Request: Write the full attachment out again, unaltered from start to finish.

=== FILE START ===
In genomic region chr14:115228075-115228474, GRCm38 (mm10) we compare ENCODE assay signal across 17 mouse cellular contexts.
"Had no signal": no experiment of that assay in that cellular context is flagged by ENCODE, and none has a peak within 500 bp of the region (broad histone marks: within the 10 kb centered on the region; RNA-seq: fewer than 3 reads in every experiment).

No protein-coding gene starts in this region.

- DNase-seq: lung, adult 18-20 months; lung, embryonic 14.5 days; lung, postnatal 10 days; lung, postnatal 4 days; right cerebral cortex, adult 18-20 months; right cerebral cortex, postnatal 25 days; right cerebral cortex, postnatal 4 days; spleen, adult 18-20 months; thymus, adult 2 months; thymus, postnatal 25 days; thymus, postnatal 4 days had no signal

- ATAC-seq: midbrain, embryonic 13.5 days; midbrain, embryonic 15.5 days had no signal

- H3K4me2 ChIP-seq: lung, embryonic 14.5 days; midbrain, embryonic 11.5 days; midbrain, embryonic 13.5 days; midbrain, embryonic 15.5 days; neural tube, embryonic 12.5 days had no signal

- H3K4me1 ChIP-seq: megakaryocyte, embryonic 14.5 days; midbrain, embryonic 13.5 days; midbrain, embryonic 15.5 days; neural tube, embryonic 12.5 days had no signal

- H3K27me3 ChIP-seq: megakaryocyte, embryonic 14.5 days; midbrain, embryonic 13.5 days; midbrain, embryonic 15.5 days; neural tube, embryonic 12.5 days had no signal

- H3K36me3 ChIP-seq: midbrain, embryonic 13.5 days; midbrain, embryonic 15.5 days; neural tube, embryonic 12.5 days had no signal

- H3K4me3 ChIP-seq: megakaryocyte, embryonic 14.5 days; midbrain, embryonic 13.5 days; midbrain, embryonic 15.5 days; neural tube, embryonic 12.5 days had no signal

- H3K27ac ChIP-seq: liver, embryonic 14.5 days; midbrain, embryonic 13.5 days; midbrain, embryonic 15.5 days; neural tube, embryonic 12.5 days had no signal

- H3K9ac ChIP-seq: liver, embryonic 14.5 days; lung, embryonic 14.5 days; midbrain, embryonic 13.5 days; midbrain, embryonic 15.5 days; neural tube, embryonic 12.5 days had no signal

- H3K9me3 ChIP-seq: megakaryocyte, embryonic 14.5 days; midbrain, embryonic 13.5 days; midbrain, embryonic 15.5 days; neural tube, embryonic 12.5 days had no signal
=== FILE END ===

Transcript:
In genomic region chr14:115228075-115228474, GRCm38 (mm10) we compare ENCODE assay signal across 17 mouse cellular contexts.
"Had no signal": no experiment of that assay in that cellular context is flagged by ENCODE, and none has a peak within 500 bp of the region (broad histone marks: within the 10 kb centered on the region; RNA-seq: fewer than 3 reads in every experiment).

No protein-coding gene starts in this region.

- DNase-seq: lung, adult 18-20 months; lung, embryonic 14.5 days; lung, postnatal 10 days; lung, postnatal 4 days; right cerebral cortex, adult 18-20 months; right cerebral cortex, postnatal 25 days; right cerebral cortex, postnatal 4 days; spleen, adult 18-20 months; thymus, adult 2 months; thymus, postnatal 25 days; thymus, postnatal 4 days had no signal

- ATAC-seq: midbrain, embryonic 13.5 days; midbrain, embryonic 15.5 days had no signal

- H3K4me2 ChIP-seq: lung, embryonic 14.5 days; midbrain, embryonic 11.5 days; midbrain, embryonic 13.5 days; midbrain, embryonic 15.5 days; neural tube, embryonic 12.5 days had no signal

- H3K4me1 ChIP-seq: megakaryocyte, embryonic 14.5 days; midbrain, embryonic 13.5 days; midbrain, embryonic 15.5 days; neural tube, embryonic 12.5 days had no signal

- H3K27me3 ChIP-seq: megakaryocyte, embryonic 14.5 days; midbrain, embryonic 13.5 days; midbrain, embryonic 15.5 days; neural tube, embryonic 12.5 days had no signal

- H3K36me3 ChIP-seq: midbrain, embryonic 13.5 days; midbrain, embryonic 15.5 days; neural tube, embryonic 12.5 days had no signal

- H3K4me3 ChIP-seq: megakaryocyte, embryonic 14.5 days; midbrain, embryonic 13.5 days; midbrain, embryonic 15.5 days; neural tube, embryonic 12.5 days had no signal

- H3K27ac ChIP-seq: liver, embryonic 14.5 days; midbrain, embryonic 13.5 days; midbrain, embryonic 15.5 days; neural tube, embryonic 12.5 days had no signal

- H3K9ac ChIP-seq: liver, embryonic 14.5 days; lung, embryonic 14.5 days; midbrain, embryonic 13.5 days; midbrain, embryonic 15.5 days; neural tube, embryonic 12.5 days had no signal

- H3K9me3 ChIP-seq: megakaryocyte, embryonic 14.5 days; midbrain, embryonic 13.5 days; midbrain, embryonic 15.5 days; neural tube, embryonic 12.5 days had no signal